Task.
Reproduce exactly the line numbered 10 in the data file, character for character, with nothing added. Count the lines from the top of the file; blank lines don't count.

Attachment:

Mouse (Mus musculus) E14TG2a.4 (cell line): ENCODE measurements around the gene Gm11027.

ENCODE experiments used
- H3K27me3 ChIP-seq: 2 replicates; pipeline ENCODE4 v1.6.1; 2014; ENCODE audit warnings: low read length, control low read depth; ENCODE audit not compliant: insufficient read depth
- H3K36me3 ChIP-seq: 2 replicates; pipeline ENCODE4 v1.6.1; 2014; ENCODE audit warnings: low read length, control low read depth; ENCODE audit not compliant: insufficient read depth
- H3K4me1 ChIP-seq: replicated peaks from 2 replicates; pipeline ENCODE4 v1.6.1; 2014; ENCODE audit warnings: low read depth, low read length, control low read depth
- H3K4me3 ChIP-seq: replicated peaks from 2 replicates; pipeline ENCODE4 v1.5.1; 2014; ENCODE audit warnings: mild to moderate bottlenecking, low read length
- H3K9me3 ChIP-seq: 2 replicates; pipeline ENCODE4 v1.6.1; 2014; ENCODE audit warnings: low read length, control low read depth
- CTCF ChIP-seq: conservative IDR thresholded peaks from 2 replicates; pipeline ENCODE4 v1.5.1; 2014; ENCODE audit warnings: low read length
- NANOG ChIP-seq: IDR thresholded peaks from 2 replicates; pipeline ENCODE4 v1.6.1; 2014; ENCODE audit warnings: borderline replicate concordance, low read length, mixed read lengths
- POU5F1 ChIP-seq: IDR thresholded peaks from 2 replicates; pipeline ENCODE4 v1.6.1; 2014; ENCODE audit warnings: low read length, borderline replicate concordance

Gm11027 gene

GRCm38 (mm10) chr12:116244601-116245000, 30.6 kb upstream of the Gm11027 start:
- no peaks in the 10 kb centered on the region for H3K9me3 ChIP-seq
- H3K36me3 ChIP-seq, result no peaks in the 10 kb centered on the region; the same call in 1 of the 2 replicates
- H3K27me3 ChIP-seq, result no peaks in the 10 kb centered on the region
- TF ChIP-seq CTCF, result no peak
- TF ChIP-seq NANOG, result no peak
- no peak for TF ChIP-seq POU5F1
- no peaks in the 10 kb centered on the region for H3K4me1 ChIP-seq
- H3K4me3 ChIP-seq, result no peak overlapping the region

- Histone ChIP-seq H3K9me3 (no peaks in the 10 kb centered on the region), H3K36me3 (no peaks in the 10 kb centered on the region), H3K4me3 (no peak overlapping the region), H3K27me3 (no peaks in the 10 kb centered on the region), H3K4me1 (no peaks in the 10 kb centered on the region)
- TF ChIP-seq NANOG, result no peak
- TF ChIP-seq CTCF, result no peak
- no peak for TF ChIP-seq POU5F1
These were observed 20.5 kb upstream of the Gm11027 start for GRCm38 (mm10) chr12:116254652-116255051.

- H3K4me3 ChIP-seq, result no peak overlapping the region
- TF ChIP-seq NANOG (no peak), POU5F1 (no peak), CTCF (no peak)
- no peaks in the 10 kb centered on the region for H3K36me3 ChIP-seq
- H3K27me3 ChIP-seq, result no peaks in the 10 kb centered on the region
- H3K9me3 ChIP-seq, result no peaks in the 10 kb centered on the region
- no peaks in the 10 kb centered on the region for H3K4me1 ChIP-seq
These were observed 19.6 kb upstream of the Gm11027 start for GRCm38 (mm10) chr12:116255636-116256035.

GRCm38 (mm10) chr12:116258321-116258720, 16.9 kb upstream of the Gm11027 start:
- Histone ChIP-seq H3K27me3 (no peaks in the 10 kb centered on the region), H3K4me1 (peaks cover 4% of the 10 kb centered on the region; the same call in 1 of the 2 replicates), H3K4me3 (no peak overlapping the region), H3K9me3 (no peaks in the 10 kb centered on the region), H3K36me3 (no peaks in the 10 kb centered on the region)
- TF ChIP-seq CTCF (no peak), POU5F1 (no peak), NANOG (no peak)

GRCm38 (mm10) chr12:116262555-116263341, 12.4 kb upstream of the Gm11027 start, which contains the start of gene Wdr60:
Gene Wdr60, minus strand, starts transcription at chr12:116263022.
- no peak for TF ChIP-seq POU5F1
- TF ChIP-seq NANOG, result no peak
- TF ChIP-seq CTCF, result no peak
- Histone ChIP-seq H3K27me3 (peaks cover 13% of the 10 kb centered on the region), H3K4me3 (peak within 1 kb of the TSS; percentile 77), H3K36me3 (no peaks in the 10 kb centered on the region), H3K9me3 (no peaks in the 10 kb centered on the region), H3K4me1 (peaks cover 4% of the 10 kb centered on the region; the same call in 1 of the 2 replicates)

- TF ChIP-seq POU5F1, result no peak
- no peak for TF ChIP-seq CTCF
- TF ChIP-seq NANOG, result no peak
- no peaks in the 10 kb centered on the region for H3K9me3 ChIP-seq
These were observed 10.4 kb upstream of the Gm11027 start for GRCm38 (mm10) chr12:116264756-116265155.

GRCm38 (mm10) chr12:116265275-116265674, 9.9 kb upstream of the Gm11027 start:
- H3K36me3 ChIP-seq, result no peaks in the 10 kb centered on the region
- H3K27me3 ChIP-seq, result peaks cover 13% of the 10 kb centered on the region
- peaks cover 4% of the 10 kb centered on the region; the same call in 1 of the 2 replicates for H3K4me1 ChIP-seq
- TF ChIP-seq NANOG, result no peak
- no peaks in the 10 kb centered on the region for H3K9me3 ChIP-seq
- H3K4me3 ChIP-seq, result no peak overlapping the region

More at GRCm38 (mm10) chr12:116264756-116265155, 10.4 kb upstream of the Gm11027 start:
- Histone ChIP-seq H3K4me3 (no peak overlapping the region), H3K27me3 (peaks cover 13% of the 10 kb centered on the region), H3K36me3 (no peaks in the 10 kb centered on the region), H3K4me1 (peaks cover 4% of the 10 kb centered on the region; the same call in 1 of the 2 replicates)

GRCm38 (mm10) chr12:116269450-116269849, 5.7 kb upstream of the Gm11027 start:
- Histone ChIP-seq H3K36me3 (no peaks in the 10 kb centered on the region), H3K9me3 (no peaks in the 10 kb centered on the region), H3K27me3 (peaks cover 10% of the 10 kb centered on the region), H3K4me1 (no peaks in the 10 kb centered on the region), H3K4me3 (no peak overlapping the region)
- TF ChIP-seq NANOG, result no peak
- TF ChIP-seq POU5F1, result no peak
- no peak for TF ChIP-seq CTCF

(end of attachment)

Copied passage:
- POU5F1 ChIP-seq: IDR thresholded peaks from 2 replicates; pipeline ENCODE4 v1.6.1; 2014; ENCODE audit warnings: low read length, borderline replicate concordance